Poor folks have lots of unfulfilled dreams (i.e. needs). Their jobs don’t pay enough, they fall behind on bills, so some of them sometimes decide to take a chance. Maybe “it can happen” (remember that gross slogan?). Invariably, when gambling, the dream-needs become nightmares.

    Of course, as noted in this piece, some gamblers are trapped in an addiction. So Minnesota would willingly be making money on gambling addictions (a sickness).

  6. Submitted by Rebecca Hoover on 12/14/2011 - 01:37 pm.

    I have only seen negative impacts of gambling — families ruined, bankruptcy, lost jobs, and increased crime. Nonetheless, the politicians keep trying to shove gambling down our throats to raise money for the rich.

  7. Submitted by dan buechler on 12/14/2011 - 03:34 pm.

    I know of two family members in my large family who have been impacted negatively by gambling. The cost is real.

  8. Submitted by Pete Barrett on 12/14/2011 - 05:12 pm.

    J’Marinde: “…the incidents of domestic abuse rise on game days.”?

    I’ve never heard of that. Years ago there was a quickly discredited study that showed a rise in domestic violence on Super Bowl Sunday. But other than that, I’ve never heard of anything similar.

    Let’s see some documentation.

    I rarely attend or watch sporting events on TV.

  9. Submitted by Craig Westover on 12/14/2011 - 06:06 pm.


    Gambling revenue is not a “voluntary tax.” In fact, it is not a tax at all.

    Gambling is a voluntary activity, but there is no correlation between the activity and the tax. Consider revenue from gambling compared to revenue from the sales tax for a low to middle income person looking for a used car in the $12,000 range.

    Tax and license fees on a $12,000 care will run around $800 or so — an additional cost over and above the value of the car. $800 can be a deal breaker for some people, meaning they don’t purchase a car or they purchase a cheaper car. The tax affects the behavior.

    In the case of gambling, there is no correlation between the behavior and the tax. A person has $200 to gamble, the person gets to gamble the full $200 whether he goes to a racino or an Indian casino or an illegal bookie.

    Gambling “taxes” are less a tax really just a piece of the action — a way for the state to milk residents for money. Taxes should be painful — the pain justifies government use of the revenue. The painless collection of revenue eliminates government accountability for spending.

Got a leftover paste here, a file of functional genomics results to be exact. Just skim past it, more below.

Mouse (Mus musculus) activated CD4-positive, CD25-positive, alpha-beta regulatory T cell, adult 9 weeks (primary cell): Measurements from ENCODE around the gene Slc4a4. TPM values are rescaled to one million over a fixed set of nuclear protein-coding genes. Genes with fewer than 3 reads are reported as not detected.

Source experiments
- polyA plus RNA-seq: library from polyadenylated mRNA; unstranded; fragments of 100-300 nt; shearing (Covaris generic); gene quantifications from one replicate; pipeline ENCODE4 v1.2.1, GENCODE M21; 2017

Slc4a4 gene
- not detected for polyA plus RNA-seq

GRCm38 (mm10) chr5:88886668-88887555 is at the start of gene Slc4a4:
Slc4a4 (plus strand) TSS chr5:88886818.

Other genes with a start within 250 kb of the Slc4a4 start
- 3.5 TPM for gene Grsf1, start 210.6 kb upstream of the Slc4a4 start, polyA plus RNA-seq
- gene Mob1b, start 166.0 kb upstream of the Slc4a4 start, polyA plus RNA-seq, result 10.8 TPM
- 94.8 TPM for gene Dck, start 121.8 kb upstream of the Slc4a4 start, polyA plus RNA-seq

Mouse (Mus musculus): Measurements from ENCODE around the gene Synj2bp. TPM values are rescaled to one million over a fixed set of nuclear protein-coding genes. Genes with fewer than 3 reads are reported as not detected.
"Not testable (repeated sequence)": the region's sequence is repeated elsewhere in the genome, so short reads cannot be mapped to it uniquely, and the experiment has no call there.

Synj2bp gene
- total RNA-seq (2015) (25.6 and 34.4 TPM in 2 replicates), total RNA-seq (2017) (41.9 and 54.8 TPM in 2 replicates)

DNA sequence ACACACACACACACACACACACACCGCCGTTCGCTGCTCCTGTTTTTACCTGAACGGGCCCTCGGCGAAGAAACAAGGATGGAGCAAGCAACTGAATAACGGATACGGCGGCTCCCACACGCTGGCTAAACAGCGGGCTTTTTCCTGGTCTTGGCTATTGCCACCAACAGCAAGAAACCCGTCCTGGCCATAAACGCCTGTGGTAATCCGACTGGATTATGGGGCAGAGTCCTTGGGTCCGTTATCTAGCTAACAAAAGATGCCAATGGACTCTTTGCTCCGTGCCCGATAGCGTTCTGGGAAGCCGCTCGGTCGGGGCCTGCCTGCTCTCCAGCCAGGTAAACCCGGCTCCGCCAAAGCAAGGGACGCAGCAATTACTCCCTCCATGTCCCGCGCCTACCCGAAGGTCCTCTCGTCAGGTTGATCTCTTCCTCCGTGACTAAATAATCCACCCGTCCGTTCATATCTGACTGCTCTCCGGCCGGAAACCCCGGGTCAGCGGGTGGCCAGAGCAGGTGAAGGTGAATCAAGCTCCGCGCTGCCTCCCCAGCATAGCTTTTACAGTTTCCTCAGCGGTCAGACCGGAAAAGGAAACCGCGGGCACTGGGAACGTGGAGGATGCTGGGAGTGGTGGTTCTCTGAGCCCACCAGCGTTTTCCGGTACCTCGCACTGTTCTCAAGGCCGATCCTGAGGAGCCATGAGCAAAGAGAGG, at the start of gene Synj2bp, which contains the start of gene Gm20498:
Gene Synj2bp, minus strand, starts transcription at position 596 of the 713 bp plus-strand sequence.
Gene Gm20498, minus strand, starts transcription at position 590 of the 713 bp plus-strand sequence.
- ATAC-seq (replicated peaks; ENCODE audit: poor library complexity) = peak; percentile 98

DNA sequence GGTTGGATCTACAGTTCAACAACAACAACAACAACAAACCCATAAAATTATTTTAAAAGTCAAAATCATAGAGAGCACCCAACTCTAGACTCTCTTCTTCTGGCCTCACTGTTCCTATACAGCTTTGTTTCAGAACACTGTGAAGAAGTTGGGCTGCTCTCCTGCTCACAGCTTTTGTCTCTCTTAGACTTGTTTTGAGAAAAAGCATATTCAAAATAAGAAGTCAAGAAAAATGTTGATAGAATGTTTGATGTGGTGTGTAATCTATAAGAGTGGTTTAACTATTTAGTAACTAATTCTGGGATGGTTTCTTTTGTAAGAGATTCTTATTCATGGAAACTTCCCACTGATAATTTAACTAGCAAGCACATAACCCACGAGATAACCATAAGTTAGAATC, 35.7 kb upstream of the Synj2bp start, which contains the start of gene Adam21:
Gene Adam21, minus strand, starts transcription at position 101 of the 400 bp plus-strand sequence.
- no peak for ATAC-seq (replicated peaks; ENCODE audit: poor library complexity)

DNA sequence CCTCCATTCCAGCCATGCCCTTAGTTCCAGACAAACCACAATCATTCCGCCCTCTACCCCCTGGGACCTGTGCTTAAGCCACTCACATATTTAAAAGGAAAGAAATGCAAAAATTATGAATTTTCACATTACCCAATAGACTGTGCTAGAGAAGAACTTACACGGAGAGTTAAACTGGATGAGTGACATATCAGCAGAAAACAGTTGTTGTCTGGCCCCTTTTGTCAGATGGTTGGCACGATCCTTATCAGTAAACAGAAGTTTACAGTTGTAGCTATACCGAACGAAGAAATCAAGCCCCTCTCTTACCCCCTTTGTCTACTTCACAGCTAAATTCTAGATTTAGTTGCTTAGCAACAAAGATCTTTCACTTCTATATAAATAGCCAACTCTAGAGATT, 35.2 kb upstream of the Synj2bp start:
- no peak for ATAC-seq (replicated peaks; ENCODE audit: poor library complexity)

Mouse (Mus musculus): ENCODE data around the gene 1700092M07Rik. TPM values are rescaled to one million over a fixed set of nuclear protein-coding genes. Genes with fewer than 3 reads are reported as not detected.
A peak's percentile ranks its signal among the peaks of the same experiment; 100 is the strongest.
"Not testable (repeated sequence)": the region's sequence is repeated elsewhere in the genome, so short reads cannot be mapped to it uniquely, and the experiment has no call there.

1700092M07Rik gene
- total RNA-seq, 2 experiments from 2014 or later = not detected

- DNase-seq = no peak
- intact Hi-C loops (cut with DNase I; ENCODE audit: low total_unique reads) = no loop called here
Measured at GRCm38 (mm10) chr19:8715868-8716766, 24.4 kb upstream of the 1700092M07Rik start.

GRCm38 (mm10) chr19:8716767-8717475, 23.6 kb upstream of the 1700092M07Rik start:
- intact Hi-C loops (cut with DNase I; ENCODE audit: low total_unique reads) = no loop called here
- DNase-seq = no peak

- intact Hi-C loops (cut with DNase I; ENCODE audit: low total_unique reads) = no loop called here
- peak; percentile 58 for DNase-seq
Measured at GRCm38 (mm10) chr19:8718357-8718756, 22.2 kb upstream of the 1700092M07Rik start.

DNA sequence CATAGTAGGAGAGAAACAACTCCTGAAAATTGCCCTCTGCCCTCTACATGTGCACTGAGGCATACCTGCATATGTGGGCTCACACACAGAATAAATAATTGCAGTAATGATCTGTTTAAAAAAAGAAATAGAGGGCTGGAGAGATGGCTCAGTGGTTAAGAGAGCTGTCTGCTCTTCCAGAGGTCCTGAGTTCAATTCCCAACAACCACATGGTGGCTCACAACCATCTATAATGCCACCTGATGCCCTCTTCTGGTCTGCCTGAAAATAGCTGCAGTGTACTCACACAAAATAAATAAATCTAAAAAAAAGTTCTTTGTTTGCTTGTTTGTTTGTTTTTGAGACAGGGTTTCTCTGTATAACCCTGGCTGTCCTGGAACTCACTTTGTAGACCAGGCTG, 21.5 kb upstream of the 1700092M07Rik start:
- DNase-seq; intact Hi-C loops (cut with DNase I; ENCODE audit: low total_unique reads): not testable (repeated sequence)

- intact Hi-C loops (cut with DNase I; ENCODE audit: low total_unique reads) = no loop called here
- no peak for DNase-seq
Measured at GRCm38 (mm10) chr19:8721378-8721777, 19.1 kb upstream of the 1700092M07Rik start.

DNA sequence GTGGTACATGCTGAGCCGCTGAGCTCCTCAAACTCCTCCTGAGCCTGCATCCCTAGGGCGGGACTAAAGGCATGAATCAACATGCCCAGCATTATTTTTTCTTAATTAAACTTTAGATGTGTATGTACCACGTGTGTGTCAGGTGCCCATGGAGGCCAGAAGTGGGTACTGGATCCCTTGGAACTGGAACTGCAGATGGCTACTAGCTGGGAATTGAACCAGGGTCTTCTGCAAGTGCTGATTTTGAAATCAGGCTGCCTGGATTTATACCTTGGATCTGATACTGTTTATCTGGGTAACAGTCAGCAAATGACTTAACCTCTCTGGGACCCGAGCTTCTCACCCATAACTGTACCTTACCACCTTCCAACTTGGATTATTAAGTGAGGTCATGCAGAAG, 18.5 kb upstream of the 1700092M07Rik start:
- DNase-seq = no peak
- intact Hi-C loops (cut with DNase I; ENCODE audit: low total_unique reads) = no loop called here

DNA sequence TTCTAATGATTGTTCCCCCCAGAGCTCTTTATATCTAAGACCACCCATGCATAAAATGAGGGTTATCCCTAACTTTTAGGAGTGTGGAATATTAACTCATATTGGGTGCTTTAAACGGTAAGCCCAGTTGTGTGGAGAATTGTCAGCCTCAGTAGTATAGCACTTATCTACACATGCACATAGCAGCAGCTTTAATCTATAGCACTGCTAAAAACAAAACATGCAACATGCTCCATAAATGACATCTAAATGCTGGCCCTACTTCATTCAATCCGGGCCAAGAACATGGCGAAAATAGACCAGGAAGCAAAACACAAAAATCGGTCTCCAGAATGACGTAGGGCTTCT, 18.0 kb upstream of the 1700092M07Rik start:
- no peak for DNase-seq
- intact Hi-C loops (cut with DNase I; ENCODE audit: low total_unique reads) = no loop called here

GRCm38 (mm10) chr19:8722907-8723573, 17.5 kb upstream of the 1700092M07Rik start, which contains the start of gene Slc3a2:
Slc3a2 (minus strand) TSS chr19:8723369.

10. Submitted by Dennis Tester on 12/14/2011 - 06:32 pm.

    It’s not the role of government to protect us from ourselves. Gambling is a legal activity as is alcohol and tobacco use.

    In a free society, we don’t restrict some people’s freedom because other people can’t handle their own.

  11. Submitted by Neal Rovick on 12/15/2011 - 08:47 am.

    …In a free society, we don’t restrict some people’s freedom because other people can’t handle their own….

    Dennis, perhaps you should consider the lowly stop sign–it restricts your freedom because others can’t handle their own.

  12. Submitted by Gregory Lang on 12/15/2011 - 09:01 am.

    J’Marinde: “…the incidents of domestic abuse rise on game days.”?

  13. Submitted by Dennis Litfin on 12/15/2011 - 10:43 am.

    For some people, gambling is their ‘social activity’ just as smoking, bar hopping, sports attendance, bingo playing, et. al. is for others. It is their social choice. With that said, legislators (who have their own hypes) are in no position to give, or not give, their blessings on this topic.
    Instead, they need to concentrate on improving health and job opportunities for this State’s citizens….that is the premise of their previous election.

  14. Submitted by Jerry Buerge on 12/15/2011 - 03:56 pm.

    Both of these religious groups are missing the very salient point of the fact that people who gamble will gamble, no more or no less.

    The only issue here is whether or not they will choose to gamble with a source that satisfies their itch in a way that will also promote the continuation of a favored sports team such as the Vikings, instead of enriching the coffers of some other organization, which might even have some association with a religious entity.